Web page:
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August 09, 2011
Marriage Equality Act and Opposite-Sex Domestic Partners

In April 2011, just before the New York state legislature passed the Marriage Equality Act, a state appeals court ruled that an employer could lawfully offer health care to same-sex domestic partners and not to opposite-sex domestic partners. Does the new law change this ruling?

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What happened. Board of Cooperative Educational Services (BOCES) extended dependent healthcare benefits to same-sex domestic partners of member employees. A female employee, “Sally,” attempted to obtain coverage for her long-time male domestic partner and was denied. Sally filed a complaint with the Westchester County Human Rights Commission, claiming that BOCES’s policy discriminated on the basis of sexual orientation and marital status, in violation of a local human rights law.

What the court said. The Commission originally sided with Sally, but was later reversed by the New York Appellate Division. On appeal, the court held that BOCES did not unlawfully discriminate against opposite-sex domestic partners by offering health care only to same-sex domestic partners. The court based its ruling on the fact that BOCES showed it had a legitimate, nondiscriminatory reason for offering healthcare benefits only to same-sex domestic partners because at that time, same-sex domestic partners could not lawfully marry in New York and get benefits. The court did point out however that the policy had an escape clause – it could be rescinded if same-sex marriage became legal in the state.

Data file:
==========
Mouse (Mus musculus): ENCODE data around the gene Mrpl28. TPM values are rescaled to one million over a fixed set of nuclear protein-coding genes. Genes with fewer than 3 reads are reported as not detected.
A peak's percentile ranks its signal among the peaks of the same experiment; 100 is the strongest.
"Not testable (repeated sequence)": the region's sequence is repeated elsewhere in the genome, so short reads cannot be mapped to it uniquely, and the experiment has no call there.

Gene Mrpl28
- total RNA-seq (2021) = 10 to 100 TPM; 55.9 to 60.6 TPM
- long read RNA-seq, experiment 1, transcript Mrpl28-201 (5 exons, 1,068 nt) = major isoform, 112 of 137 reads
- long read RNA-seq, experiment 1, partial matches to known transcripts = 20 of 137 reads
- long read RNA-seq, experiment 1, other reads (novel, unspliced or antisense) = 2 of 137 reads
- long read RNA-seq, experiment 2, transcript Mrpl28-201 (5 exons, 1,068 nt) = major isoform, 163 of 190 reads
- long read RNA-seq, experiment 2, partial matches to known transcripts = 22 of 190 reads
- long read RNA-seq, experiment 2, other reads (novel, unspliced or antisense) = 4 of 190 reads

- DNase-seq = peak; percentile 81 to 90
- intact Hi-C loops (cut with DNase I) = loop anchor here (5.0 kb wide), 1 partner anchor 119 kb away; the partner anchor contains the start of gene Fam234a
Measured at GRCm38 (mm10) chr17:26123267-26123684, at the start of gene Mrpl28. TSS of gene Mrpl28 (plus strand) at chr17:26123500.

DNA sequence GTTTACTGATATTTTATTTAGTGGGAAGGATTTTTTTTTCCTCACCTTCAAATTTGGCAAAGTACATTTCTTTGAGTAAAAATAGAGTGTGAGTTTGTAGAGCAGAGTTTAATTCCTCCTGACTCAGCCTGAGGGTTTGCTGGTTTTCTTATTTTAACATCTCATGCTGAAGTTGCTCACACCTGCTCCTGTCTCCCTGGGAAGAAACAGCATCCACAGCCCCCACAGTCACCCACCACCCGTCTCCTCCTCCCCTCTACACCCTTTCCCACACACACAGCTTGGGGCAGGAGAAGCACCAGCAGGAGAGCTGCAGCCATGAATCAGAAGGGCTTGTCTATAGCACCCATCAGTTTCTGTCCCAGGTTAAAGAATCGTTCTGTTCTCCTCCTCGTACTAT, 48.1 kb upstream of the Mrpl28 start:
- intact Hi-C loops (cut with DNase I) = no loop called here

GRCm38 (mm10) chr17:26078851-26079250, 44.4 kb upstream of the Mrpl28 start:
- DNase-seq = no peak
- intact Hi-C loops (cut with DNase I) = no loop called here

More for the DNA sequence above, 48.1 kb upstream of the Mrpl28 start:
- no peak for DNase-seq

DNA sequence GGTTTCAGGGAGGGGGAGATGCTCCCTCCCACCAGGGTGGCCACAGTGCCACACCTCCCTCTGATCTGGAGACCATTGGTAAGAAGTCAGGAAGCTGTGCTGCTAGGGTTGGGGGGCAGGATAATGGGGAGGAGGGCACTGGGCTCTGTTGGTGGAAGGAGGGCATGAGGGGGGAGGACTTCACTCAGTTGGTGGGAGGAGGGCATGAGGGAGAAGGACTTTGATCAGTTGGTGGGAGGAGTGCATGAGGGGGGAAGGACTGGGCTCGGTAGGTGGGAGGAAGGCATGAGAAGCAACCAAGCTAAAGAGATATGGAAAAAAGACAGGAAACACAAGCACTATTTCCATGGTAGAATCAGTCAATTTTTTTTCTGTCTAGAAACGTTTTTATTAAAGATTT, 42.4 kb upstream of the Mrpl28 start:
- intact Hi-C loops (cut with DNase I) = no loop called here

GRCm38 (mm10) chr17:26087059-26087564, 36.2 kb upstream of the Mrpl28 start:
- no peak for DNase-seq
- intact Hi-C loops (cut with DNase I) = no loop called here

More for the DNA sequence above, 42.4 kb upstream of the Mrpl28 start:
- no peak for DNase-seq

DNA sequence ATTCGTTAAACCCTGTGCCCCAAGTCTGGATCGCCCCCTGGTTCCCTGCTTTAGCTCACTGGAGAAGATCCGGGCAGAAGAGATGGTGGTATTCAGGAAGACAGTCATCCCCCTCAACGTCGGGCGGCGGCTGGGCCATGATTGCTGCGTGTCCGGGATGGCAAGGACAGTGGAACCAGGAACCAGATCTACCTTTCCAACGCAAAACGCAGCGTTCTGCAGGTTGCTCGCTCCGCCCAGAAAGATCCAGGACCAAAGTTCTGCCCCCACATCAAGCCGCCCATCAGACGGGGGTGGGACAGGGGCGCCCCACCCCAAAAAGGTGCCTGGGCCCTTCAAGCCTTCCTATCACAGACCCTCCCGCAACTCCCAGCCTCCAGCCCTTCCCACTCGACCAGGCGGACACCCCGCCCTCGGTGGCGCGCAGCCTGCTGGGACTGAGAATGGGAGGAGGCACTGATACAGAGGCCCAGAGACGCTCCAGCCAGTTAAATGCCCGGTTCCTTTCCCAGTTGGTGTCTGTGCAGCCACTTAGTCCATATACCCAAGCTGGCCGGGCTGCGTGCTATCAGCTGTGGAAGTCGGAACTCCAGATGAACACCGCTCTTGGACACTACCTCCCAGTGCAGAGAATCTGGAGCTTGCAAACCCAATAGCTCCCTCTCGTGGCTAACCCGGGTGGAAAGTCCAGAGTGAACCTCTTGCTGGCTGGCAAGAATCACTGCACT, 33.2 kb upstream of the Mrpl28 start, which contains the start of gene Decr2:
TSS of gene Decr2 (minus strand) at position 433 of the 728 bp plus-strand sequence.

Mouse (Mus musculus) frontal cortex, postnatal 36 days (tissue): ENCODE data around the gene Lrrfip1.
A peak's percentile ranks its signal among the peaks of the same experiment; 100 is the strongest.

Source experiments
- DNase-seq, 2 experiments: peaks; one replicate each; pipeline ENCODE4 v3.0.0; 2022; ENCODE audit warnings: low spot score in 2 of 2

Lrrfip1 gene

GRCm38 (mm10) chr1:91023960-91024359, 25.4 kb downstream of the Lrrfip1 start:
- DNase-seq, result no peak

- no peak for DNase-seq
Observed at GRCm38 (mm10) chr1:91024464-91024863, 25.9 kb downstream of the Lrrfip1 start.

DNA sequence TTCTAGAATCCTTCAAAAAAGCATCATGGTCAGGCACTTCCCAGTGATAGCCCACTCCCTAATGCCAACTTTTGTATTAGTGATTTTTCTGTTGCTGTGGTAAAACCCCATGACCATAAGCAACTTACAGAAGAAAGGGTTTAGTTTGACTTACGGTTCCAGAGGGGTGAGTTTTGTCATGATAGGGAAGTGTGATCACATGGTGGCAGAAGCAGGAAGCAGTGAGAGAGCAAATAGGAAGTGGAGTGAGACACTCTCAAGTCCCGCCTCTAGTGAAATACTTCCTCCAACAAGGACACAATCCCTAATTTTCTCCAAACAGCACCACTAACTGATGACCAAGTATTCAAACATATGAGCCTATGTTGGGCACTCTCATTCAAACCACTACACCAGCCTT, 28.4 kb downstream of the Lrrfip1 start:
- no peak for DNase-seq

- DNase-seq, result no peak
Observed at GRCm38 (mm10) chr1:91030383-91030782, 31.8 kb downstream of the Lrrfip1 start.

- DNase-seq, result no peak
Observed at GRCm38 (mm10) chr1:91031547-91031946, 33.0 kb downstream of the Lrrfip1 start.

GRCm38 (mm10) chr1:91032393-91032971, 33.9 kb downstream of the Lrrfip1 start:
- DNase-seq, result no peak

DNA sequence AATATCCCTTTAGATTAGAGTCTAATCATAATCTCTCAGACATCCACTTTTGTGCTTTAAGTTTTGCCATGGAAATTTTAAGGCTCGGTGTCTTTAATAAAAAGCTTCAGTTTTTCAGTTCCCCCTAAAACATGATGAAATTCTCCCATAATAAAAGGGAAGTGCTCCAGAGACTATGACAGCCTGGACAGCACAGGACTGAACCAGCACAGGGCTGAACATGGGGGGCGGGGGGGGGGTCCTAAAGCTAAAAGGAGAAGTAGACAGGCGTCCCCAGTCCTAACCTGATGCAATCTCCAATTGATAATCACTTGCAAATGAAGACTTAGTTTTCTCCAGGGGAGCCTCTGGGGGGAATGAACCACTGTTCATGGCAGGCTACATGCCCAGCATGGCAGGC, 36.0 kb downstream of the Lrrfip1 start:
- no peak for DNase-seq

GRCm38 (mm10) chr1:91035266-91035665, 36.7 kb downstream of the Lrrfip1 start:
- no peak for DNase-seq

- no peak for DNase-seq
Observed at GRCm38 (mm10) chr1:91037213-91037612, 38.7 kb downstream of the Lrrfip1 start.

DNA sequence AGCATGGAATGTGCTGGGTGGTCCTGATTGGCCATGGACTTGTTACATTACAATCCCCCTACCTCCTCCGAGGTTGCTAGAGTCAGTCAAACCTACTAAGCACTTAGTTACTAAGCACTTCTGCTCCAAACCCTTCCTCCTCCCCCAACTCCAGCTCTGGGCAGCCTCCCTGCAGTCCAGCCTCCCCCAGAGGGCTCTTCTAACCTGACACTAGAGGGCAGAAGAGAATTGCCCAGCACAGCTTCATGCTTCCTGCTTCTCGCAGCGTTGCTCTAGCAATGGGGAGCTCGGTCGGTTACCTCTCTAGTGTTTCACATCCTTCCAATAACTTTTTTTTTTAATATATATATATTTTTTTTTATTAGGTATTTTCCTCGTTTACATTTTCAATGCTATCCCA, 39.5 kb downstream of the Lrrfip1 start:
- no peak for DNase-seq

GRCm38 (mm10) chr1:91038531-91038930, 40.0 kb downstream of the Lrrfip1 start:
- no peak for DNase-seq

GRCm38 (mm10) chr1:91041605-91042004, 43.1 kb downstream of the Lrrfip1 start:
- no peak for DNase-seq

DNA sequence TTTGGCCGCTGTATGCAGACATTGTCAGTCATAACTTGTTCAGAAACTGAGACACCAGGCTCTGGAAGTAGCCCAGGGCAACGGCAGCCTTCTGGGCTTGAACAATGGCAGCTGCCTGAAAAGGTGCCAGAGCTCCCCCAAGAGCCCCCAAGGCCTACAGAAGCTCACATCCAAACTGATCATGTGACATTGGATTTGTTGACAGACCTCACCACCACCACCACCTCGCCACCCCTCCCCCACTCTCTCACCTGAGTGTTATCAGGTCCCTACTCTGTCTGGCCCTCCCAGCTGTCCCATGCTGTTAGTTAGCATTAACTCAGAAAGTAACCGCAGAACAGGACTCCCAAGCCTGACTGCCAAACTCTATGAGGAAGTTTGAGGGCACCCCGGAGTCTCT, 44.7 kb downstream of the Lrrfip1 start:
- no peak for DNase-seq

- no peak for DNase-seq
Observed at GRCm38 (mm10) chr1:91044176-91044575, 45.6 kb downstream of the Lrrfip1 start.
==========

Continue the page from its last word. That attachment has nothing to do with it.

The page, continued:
Now that the full rights and benefits of marriage have been extended to same-sex couples via the Marriage Equality Act, where does that leave employers with opposite-sex domestic partners? Should employers who offer same-sex partner benefits should continue to offer them to couples regardless of whether they decide to marry, or expand them to opposite-sex domestic partners, since marriage is now available to all? As evidenced in the Putnam case, policies offering benefits only to same-sex partners have been tested in state courts and upheld on the grounds that marriage was unavailable to same-sex couples. The Marriage Equality Act will no doubt lead to further challenges along the same lines. Putnam/N. Westchester Board of Coop. Educ. Servs. v. Westchester County Human Rights Comm., NY App. Div., (2011).

Point to remember: Under the Marriage Equality Act, employers must provide all benefits subject to New York law on an equal basis to all married couples, regardless of gender. This includes spousal and family coverage under group health insurance plans that are insured by policies issued in New York State.

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